Wildcat Mountain sunset e by peter mcintosh

Photo provided by Peter McIntosh

Watergauge Project

For those interested in the nitty-gritty details of how the legal requirements under which the Forest Service must operate and interface with the work of Georgia ForestWatch and outcomes on the ground, one need look no further than the document trail below. Nobody said oversight of the work and processes of a federal land management agency would be simple.

Watergauge, Restoration & Management Proposal Complexity

Watergauge Pine Thinning

The district has completed the Watergauge pine thinning. Overall, the contractors did a good job extracting the pine trees. One thing we did notice is the amount of compaction from the rubber tired feller-bunchers used to remove the trees. Soil compaction (even if duff layer is intact) alters soil water infiltration rates and can discourage germination of new trees. We’ll have to revisit this location later to find out more about longer term impacts of this activity. The access roads were all in good repair.

The management guidance for the managers of the Chattahoochee-Oconee National Forest comes from the Land & Resource Management Plan (LRMP) document.

Forest Restoration is a key directive of the present LRMP. Since forest and ecosystem “restoration” is a relatively new school of thought, there has been much debate over the definition of restoration and the management associated it. The Watergauge proposal is one such “restoration” project that was a recent topic of debate and misunderstanding between the Forest Service and Georgia ForestWatch, primarily due to the experimental nature of the project and the Forest Service’s attempt to exempt the project from the appropriate environmental analysis required by NEPA.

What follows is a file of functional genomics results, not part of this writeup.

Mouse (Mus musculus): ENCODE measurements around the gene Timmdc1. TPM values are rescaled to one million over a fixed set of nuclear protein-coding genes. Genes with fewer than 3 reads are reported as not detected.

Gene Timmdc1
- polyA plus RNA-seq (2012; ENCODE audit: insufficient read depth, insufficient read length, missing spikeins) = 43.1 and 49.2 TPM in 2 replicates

Need for Environmental Assessment in Watergauge project reaffirmed by agreement between the Forest Service, GFW, and SELC

A project scoping Decision exempting the Watergauge project proposal from detailed environmental review had Georgia ForestWatch in immediate consultation with our legal partner Southern Environmental Law Center for clarification on the legality and potential need for appealing this large, complex project. The Forest Service had proposed a cornucopia of work under the Watergauge proposal which included 1000 acres of prescribed burning, 10 acres of bog restoration and 508 acres of open oak-pine woodland creation. The proposal also contained some non-controversial work such as treatment of Hemlock Wooly Adelgid, Non-native Invasive Plant Species, Soil and Water Restoration Treatments and barricading illegal ATV trails. The size, complexity and experimental nature of the project convinced us that parts of the project required the more detailed analysis of an Environmental Assessment as opposed to using a Categorical Exclusion, which is normally reserved for smaller, non-controversial projects that need less rigor. With the legal expertise of the Southern Environmental Law Center we appealed the Forest Service’s Decision. In an ensuing meeting, an equitable settlement was created, thanks to collaboration between the Forest Service, GFW, and SELC. By following the document trail you can experience the legal and ecological complexity of our work as we strive to have the agency follow the letter of the law. This project and process are far from complete so stay tuned for next steps as the project is implemented.

The links below provide detail on the progression of this process.

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